BCHC Mid Valley Unit
Don was born March 4, 1936 in Oklahoma to Oren and Gertrude Butler. He was the middle child, having three brothers and one sister; Robert, Leroy, George and Elizabeth.
Don grew up on a farm in Hanford, CA. He worked in the fields at a young age with his Dad and brothers and attended school in a one-room school house.
While continuing his schooling at Fresno State College, he met Olwen and was married September 2, 1960. They moved to a home on North Ave. in Modesto, from Los Angeles during the summer of 1967. They were blessed with two daughters, Sherry and Valerie. Then in 1974, he and Olwen moved on Kansas Ave. in Modesto.
Don worked at Stanislaus Farm Supply and later, Stanislaus County Ag Extension.
He always loved Arabian horses, in which he bred, trained, and showed. One year he decided to purchase a Standard-Bred mare and carriage; often times you'd see him driving through the neighborhood enjoying the ride. He loved sharing the experience with his grandsons and friends, especially at Christmas when he decorated the carriage with Christmas lights and toured the area.
Don cared for Olwen several years while she battled cancer. After her passing, he purchased a townhouse in Modesto, which lasted only two short years. Once he heard the news of twin grandsons coming, he chose to move back out to the family ranch on Kansas Ave.
One of Don's greatest treasures was his family. In May of 1998 his first grandson, Cameron, was born. Two years later the twins, Connor and Colton, came along.
Don would take all three grandsons to the beach for a few days, giving Mike and Val a break. While traveling back and forth, stops would include Casa da Fruita for a train ride and an ice cream or an apricot pie to go. The Shadow Brook restaurant or Zelda's in Capitola were also frequent stops for dinner. As the boys got older and started riding horses, the trips to the coast continued; but instead of playing on the beach, they rode horses along the coast and in the Santa Cruz Mountains.
One of Don's mottos could have been, "where there's a will, there's a way". For example, he was determined to spend time with his grandsons and to do so, he needed to figure out how to get work done as well as spend quality time with them. So he mounted a car seat for Cameron on the hood of his tractor. Cameron would take his nap, while Don mowed the pasture. And later, he mounted two car seats to the back of the quad so he could have all three of his grandsons with him at the same time. If he could find a way to have his little buddies with him, he would.
He often told stories to his grandsons about baseball chalk-talks during his younger days at school. It was common for him to take Cameron to Perko's, giving Val time to get ready in the mornings. "Topa's" cure and "magic-medicine" was donut holes, even when sick with stomach flu. He waited with the three boys each morning for the bus, playing soccer and basketball with them.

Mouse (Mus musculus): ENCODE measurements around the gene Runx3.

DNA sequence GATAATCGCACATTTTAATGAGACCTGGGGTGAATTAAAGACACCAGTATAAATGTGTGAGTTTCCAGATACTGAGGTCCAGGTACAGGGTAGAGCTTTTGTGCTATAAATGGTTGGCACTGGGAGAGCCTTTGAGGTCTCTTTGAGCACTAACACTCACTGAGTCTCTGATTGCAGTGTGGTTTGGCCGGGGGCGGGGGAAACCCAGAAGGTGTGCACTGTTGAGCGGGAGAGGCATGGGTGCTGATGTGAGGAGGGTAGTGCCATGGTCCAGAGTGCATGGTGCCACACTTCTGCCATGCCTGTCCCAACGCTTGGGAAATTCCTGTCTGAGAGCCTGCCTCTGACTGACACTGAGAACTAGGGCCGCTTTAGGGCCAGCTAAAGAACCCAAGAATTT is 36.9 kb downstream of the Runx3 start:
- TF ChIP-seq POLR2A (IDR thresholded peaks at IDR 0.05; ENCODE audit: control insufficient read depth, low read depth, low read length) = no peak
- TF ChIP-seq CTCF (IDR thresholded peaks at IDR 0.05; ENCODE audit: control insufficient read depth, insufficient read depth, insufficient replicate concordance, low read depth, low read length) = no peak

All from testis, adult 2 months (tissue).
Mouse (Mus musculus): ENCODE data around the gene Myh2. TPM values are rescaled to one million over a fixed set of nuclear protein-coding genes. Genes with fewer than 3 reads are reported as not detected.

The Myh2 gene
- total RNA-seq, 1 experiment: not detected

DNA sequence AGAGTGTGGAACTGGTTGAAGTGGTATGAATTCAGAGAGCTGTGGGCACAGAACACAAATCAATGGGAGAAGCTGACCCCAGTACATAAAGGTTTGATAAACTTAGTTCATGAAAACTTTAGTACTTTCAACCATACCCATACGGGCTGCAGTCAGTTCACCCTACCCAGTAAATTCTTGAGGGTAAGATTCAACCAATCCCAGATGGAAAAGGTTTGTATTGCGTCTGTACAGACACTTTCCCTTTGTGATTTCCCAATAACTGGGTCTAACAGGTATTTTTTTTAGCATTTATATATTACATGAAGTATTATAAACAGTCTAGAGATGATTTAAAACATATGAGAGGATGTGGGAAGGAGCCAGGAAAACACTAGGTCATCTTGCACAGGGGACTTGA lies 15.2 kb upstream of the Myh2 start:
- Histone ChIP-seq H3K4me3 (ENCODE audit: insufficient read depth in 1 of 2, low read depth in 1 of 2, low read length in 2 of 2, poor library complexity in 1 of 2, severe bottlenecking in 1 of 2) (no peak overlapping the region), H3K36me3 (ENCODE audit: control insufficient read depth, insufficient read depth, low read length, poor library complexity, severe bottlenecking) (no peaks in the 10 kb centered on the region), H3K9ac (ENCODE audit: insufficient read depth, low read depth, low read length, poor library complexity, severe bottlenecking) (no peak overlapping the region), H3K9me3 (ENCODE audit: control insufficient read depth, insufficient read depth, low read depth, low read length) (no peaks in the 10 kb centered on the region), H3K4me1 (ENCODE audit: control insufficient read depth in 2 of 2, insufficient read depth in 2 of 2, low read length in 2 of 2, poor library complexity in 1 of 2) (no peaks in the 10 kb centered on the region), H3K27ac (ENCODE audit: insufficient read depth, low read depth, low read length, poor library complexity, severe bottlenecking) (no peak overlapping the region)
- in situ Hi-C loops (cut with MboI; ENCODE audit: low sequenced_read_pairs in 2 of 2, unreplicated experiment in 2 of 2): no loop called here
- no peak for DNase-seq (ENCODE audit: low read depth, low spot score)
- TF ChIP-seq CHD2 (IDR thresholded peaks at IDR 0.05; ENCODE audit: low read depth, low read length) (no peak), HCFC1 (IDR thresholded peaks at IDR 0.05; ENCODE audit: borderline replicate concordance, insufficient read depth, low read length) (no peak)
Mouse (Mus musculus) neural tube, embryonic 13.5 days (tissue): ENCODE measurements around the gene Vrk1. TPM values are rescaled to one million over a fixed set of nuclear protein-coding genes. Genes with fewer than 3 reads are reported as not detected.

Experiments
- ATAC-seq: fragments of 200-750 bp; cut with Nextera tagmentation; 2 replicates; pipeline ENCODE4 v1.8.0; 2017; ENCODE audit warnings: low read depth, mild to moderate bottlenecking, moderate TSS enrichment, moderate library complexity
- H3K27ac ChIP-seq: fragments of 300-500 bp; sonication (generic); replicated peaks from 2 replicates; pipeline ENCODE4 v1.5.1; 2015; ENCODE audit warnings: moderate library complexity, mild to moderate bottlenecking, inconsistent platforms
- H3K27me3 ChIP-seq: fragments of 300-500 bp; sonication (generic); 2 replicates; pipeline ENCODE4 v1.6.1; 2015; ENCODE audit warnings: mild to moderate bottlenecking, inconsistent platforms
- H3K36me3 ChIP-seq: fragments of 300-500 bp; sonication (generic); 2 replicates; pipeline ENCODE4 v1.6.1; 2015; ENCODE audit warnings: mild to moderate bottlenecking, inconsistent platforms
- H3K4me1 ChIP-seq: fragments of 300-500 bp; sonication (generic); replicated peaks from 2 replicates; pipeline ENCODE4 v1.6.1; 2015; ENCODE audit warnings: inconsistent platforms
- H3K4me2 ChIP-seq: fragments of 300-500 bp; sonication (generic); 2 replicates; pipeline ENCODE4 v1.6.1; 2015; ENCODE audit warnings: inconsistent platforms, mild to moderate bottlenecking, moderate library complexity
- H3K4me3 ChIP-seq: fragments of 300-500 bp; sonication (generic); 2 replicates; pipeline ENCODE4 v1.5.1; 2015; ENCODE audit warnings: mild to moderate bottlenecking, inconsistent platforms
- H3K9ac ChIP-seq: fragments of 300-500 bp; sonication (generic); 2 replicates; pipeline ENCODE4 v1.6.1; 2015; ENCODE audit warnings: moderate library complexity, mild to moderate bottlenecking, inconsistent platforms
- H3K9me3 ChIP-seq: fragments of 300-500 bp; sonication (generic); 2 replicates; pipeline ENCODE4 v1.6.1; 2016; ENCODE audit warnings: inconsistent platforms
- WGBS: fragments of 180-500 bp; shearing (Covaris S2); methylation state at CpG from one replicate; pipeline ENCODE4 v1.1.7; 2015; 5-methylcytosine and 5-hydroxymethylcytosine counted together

Trail riding was one of Don's joys in life. There probably isn't an area he hasn't covered in the Emigrant Wilderness, as he traveled many miles on horseback. He loved taking his "boys" to the Sierras. It wasn't long before Don purchased each one of them their own saddle and bags. Although today they've grown out of their first saddle, they will cherish them as treasures from grandpa forever.
Many memories included taking the boys to Minnesota to visit the family farm. The grandsons were always welcome to stay the night with "Topa". They would call him from their home, he'd flip on the outside light in the barn, and they'd run to his apartment in the dark just before bedtime. His love and care for them was evident when he'd serve hot chocolate in bed while they watched cartoons.
Sports became a big thing in Don's life, as he loved watching his boys play baseball, basketball and football. Whenever he could, he attended each and every game. Don even went so far as to purchase a pitching machine for them. He would pitch a couple buckets of balls to each of the boys before games and many times to friends and teammates. He then converted a large part of the front pasture into a baseball diamond.
Don enjoyed traveling to Europe, Asia, China, Africa, and most of the US. After 9/11 he decided to spend more time locally riding in the mountains. He purchased a horse trailer with living quarters, joined the Back Country Horsemen's Club, spending much of his time in the summer clearing trails. He enjoyed the peace and beauty of the mountains as well as the friendship of many who liked to ride.
In July 2012 Don purchased property in Twain Harte were he dreamed of having a cabin to spend much of his time. His drive and dedication to develop the property was being motivated by his desire to have a place of enjoyment for his family. Don was a man who couldn't sit still and always had a vision and project in the making.
On November 7th, 2012 Don passed away unexpectedly at his home in Modesto at the age of 76. He is preceded in death by his wife, Olwen Butler. Don is survived by his two daughters, Sherry Zavala and her husband George, and Valarie Cruce and her husband Michael, along with three grandsons Cameron, Connor, and Colton Cruce.